You might not be familiar with the name, but you probably know the taste. Capsaicin is the stuff in chili peppers that makes your mouth feel hot. But it's also got a medical purpose. It's a key ingredient in creams and patches that can give you relief from pain.
Capsaicin (8-methyl-N-vanillyl-6-nonenamide) is an active component of chili peppers, which are plants belonging to the genus Capsicum. It is a chemical irritant for mammals, including humans, and produces a sensation of burning in any tissue with which it comes into contact.
Capsaicin is the ingredient found in different types of hot peppers, such as cayenne peppers, that makes the peppers spicy hot. You can eat it in raw or cooked peppers or as a dried powder, which you can add to food or drinks. It also is available as a dietary supplement, in topical creams that you apply to your skin, or in a prescription skin patch.
Due to this structure, capsaicin is hydrophobic, soluble in fat, alcohol, and other organic solvents. It is colorless, odorless, and ranges from crystalline to waxy.
Studies have found that capsaicin can increase your metabolism, which increases the rate at which you use energy and burn fat stores. It can also lower your appetite, which may help you eat less than you normally would.
Capsaicin is used to help relieve pain. Capsaicin works by first stimulating and then decreasing the intensity of pain signals in the body. Although pain may at first increase, it usually decreases after the first use. Capsaicin stimulates the release of a compound believed to be involved in communicating pain between the nerves in the spinal cord and other parts of the body.
When you apply capsaicin cream, gel, lotion, or ointment to the skin (topical use), it may help relieve pain from:
Pain disorders, including pain after surgery.
Nervous system problems such as diabetic neuropathy, trigeminal neuralgia, and postherpetic neuralgia (shingles).
Joint problems such as osteoarthritis and rheumatoid arthritis.
Skin conditions such as psoriasis.
Mouth sores due to chemotherapy or radiation.
You can put products that contain capsaicin on your skin up to 4 times a day. You may feel a burning or itching sensation the first few times you use capsaicin, but this will gradually decrease with each use. Wash your hands thoroughly after each use to avoid getting capsaicin in your eyes or on other moist mucous membranes, where it can cause a burning sensation. Do not use capsaicin on areas of broken skin.
A high-dose skin patch is available by prescription (Qutenza). The patch is used to treat nerve pain from postherpetic neuralgia. It must be put on and removed by a doctor or nurse. The patch is left on the skin only for an hour or less, but the capsaicin continues to relieve pain after the patch is removed.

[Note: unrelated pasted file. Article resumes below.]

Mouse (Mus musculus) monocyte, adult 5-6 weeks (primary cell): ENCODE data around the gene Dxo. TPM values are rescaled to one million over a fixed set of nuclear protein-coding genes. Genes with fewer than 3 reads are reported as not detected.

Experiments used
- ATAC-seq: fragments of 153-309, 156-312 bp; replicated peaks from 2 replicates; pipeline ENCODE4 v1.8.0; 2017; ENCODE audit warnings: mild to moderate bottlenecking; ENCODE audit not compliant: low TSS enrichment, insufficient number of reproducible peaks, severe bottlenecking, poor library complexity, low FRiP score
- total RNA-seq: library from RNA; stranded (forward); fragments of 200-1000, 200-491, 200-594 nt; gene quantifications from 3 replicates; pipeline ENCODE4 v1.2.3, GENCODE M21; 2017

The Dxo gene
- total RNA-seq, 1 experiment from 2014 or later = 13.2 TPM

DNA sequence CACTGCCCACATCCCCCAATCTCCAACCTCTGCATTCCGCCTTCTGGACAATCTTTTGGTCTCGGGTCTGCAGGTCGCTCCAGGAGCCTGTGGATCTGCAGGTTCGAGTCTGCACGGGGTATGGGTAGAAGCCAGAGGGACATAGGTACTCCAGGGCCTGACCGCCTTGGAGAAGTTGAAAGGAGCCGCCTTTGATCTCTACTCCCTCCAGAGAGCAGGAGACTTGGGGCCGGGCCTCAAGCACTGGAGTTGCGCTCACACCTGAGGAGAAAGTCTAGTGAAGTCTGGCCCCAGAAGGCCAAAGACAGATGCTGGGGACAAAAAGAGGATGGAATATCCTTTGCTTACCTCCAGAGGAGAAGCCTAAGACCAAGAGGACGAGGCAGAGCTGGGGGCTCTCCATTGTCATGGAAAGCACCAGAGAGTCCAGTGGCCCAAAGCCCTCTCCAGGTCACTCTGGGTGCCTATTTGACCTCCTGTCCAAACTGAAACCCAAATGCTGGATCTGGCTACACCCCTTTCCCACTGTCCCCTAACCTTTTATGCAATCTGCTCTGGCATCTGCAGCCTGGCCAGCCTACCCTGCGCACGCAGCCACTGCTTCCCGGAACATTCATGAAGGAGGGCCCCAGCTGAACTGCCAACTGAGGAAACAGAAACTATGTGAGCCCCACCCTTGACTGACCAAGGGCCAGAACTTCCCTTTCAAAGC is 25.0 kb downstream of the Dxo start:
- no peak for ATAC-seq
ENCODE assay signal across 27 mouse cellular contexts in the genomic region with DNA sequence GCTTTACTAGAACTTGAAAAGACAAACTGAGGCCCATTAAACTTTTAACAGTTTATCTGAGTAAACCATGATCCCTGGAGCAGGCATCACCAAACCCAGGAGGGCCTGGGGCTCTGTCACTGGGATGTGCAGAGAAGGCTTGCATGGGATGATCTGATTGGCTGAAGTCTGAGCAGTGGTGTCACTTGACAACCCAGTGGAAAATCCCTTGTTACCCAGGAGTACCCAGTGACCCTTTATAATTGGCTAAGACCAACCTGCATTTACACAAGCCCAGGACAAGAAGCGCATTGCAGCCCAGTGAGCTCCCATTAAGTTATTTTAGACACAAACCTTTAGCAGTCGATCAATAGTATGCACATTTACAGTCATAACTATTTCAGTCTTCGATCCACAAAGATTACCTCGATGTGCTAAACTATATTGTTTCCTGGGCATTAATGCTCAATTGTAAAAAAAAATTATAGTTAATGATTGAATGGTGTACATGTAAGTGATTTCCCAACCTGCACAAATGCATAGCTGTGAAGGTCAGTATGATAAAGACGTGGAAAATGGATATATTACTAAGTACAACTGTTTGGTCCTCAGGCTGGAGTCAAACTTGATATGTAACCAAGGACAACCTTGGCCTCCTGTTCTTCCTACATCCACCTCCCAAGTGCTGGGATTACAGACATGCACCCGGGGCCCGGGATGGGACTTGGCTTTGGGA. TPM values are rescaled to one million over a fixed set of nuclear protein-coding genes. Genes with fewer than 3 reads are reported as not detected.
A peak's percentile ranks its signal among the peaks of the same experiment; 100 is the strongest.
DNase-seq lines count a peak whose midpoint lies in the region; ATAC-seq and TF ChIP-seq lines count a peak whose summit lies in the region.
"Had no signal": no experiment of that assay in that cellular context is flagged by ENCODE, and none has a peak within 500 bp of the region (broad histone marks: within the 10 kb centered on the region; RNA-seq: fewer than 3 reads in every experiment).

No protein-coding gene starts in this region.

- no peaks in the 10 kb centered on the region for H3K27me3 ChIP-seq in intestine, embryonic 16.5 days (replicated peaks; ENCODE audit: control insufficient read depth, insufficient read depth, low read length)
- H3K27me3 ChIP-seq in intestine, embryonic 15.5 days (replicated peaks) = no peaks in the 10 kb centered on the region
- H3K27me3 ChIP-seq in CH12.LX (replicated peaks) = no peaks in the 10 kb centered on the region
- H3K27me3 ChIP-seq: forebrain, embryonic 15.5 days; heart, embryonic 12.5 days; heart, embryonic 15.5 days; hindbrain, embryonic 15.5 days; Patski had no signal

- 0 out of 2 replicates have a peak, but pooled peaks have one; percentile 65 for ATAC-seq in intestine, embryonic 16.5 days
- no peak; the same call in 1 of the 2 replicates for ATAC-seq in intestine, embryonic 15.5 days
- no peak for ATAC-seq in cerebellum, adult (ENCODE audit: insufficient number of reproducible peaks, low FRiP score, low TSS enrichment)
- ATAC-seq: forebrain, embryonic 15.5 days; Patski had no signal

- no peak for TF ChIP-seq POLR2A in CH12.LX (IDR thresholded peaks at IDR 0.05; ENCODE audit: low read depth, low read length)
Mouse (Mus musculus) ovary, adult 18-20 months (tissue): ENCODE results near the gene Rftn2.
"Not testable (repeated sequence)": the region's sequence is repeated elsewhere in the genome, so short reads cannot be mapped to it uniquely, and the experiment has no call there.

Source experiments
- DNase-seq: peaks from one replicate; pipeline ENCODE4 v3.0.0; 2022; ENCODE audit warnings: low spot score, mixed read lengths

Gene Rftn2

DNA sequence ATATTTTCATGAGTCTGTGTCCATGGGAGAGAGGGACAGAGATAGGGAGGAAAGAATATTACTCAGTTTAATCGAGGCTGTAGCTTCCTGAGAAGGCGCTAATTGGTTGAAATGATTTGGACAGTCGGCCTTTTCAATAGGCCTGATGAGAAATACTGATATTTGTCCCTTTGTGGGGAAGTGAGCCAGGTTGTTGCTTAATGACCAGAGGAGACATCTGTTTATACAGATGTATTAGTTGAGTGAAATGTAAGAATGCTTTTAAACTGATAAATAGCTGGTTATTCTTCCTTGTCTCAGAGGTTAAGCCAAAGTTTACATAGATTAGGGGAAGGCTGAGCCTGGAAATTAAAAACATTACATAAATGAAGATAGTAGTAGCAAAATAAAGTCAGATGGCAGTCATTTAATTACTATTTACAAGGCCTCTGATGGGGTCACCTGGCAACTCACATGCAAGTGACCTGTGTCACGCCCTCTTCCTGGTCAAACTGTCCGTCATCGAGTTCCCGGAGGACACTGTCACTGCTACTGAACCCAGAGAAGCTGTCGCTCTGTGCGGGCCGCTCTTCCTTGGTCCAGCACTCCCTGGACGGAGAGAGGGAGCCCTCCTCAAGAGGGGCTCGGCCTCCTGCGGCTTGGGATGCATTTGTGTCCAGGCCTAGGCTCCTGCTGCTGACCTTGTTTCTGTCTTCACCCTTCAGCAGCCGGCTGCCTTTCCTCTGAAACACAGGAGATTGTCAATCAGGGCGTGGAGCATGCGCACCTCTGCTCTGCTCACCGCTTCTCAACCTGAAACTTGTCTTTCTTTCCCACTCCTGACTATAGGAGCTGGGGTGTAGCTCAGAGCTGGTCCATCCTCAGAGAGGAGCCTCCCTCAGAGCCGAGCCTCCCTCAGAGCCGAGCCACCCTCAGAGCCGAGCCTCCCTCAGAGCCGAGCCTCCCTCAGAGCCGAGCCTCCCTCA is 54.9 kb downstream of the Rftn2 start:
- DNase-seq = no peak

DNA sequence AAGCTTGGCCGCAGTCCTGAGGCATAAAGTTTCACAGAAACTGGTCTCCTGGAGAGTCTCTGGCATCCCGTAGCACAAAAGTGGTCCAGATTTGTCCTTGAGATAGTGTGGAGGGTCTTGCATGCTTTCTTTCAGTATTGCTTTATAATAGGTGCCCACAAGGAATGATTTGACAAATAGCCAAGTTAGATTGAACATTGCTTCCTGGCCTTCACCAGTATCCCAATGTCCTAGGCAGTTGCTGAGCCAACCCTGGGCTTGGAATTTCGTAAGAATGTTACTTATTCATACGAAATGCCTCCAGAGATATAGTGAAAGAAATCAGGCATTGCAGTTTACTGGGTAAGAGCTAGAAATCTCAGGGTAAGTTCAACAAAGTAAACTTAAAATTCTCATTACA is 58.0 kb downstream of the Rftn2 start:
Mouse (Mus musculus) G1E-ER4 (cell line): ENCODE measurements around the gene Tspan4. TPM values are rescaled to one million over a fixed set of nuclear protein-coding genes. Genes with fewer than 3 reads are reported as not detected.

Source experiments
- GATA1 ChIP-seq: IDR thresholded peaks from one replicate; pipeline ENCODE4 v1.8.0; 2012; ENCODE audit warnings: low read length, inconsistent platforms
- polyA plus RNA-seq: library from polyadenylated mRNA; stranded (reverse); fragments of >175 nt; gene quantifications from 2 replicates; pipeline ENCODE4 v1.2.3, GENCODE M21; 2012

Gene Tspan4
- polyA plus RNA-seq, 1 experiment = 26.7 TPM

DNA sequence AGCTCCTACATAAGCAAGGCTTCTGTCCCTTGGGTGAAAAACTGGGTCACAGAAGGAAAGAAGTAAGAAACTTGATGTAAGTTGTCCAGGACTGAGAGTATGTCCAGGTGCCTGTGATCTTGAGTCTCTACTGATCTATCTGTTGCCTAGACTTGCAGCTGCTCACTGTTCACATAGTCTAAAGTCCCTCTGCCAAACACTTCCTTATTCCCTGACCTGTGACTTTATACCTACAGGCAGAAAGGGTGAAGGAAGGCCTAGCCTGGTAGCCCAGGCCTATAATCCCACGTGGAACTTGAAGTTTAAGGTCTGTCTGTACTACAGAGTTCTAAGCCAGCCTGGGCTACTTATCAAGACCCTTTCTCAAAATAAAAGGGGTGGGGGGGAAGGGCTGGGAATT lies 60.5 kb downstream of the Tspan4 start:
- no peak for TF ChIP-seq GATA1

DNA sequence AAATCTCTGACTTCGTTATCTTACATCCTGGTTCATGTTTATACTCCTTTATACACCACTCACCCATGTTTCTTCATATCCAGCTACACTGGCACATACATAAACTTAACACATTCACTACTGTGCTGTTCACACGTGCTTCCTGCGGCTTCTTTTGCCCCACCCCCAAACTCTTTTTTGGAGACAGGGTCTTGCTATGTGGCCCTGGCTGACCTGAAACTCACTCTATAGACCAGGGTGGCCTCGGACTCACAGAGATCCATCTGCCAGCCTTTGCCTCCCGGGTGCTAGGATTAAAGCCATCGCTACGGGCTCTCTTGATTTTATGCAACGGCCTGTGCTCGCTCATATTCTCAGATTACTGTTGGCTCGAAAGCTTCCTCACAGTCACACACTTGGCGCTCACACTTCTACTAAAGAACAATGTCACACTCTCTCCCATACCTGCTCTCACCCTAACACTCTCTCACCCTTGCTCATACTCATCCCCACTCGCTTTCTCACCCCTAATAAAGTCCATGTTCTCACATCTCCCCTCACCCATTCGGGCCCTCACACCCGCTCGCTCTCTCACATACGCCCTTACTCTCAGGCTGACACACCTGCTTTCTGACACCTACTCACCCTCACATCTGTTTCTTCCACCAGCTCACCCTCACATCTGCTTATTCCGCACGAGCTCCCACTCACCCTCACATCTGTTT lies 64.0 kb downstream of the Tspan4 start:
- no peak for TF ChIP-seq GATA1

When you eat hot peppers or take capsaicin as a dietary supplement, the capsaicin may improve your digestion by increasing the digestive fluids in the stomach and by fighting bacteria that could cause an infection. It may also help fight diarrhea caused by bacterial infection.
Capsaicin acts as an antioxidant, protecting the cells of the body from damage by harmful molecules called free radicals. Capsaicin powder also may help prevent bacterial infections.
Capsaicin may also make mucus thinner and help move it out of the lungs. It is also thought to strengthen lung tissues and help to prevent or treat emphysema.
Warmth, stinging, or burning on the application site may occur. If any of these effects persist or worsen, contact your doctor or pharmacist promptly.
Coughing, sneezing, watery eyes, or throat irritation may occur if you breathe in the dried residue from the medication. Use caution to avoid inhaling the residue.
If your doctor has directed you to use this medication, remember that your doctor has judged that the benefit to you is greater than the risk of side effects. Many people using this medication do not have serious side effects.
Stop using this medication and tell your doctor right away if you have any serious side effects, including: blistering/swelling at the application site, increased/unusual pain at the application site.
A very serious allergic reaction to this drug is rare. However, seek immediate medical attention if you notice any symptoms of a serious allergic reaction, including: rash, itching/swelling (especially of the face/tongue/throat), severe dizziness, trouble breathing.
This is not a complete list of possible side effects. If you notice other effects not listed above, contact your doctor or pharmacist.
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